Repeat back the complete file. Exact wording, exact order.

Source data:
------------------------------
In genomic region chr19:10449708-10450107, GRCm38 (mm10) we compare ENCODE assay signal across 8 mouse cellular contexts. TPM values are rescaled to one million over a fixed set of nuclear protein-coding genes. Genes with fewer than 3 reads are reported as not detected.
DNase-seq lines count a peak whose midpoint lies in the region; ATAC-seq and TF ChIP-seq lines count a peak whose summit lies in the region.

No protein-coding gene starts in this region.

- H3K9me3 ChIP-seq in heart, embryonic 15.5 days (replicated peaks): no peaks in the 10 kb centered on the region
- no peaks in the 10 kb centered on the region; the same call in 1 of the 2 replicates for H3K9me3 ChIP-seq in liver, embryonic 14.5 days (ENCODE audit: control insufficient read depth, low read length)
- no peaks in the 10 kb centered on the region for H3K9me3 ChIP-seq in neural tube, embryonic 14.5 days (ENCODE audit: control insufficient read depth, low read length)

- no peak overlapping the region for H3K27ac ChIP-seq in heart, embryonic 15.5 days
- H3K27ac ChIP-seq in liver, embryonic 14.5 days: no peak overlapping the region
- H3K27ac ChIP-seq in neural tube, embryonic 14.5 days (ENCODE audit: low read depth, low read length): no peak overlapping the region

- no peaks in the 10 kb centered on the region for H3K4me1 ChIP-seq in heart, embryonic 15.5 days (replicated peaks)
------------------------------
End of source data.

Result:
In genomic region chr19:10449708-10450107, GRCm38 (mm10) we compare ENCODE assay signal across 8 mouse cellular contexts. TPM values are rescaled to one million over a fixed set of nuclear protein-coding genes. Genes with fewer than 3 reads are reported as not detected.
DNase-seq lines count a peak whose midpoint lies in the region; ATAC-seq and TF ChIP-seq lines count a peak whose summit lies in the region.

No protein-coding gene starts in this region.

- H3K9me3 ChIP-seq in heart, embryonic 15.5 days (replicated peaks): no peaks in the 10 kb centered on the region
- no peaks in the 10 kb centered on the region; the same call in 1 of the 2 replicates for H3K9me3 ChIP-seq in liver, embryonic 14.5 days (ENCODE audit: control insufficient read depth, low read length)
- no peaks in the 10 kb centered on the region for H3K9me3 ChIP-seq in neural tube, embryonic 14.5 days (ENCODE audit: control insufficient read depth, low read length)

- no peak overlapping the region for H3K27ac ChIP-seq in heart, embryonic 15.5 days
- H3K27ac ChIP-seq in liver, embryonic 14.5 days: no peak overlapping the region
- H3K27ac ChIP-seq in neural tube, embryonic 14.5 days (ENCODE audit: low read depth, low read length): no peak overlapping the region

- no peaks in the 10 kb centered on the region for H3K4me1 ChIP-seq in heart, embryonic 15.5 days (replicated peaks)